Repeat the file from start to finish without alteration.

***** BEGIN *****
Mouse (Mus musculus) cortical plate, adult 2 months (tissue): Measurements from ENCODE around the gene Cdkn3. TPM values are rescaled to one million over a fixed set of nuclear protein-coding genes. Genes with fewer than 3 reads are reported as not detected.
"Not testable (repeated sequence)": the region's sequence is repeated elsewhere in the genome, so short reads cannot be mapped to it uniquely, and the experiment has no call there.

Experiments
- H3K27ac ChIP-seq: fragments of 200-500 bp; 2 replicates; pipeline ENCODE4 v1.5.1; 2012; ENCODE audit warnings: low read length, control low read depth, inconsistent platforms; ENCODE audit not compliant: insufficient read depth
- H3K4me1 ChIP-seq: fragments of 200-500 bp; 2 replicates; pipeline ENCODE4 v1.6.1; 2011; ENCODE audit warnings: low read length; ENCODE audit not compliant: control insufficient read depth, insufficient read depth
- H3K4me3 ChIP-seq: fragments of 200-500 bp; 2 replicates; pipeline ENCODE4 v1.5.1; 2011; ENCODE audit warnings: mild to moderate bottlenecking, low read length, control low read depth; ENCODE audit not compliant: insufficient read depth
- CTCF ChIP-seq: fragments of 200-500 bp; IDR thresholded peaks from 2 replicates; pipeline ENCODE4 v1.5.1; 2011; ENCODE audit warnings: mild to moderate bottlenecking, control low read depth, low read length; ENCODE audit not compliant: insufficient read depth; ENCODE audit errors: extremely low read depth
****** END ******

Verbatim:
Mouse (Mus musculus) cortical plate, adult 2 months (tissue): Measurements from ENCODE around the gene Cdkn3. TPM values are rescaled to one million over a fixed set of nuclear protein-coding genes. Genes with fewer than 3 reads are reported as not detected.
"Not testable (repeated sequence)": the region's sequence is repeated elsewhere in the genome, so short reads cannot be mapped to it uniquely, and the experiment has no call there.

Experiments
- H3K27ac ChIP-seq: fragments of 200-500 bp; 2 replicates; pipeline ENCODE4 v1.5.1; 2012; ENCODE audit warnings: low read length, control low read depth, inconsistent platforms; ENCODE audit not compliant: insufficient read depth
- H3K4me1 ChIP-seq: fragments of 200-500 bp; 2 replicates; pipeline ENCODE4 v1.6.1; 2011; ENCODE audit warnings: low read length; ENCODE audit not compliant: control insufficient read depth, insufficient read depth
- H3K4me3 ChIP-seq: fragments of 200-500 bp; 2 replicates; pipeline ENCODE4 v1.5.1; 2011; ENCODE audit warnings: mild to moderate bottlenecking, low read length, control low read depth; ENCODE audit not compliant: insufficient read depth
- CTCF ChIP-seq: fragments of 200-500 bp; IDR thresholded peaks from 2 replicates; pipeline ENCODE4 v1.5.1; 2011; ENCODE audit warnings: mild to moderate bottlenecking, control low read depth, low read length; ENCODE audit not compliant: insufficient read depth; ENCODE audit errors: extremely low read depth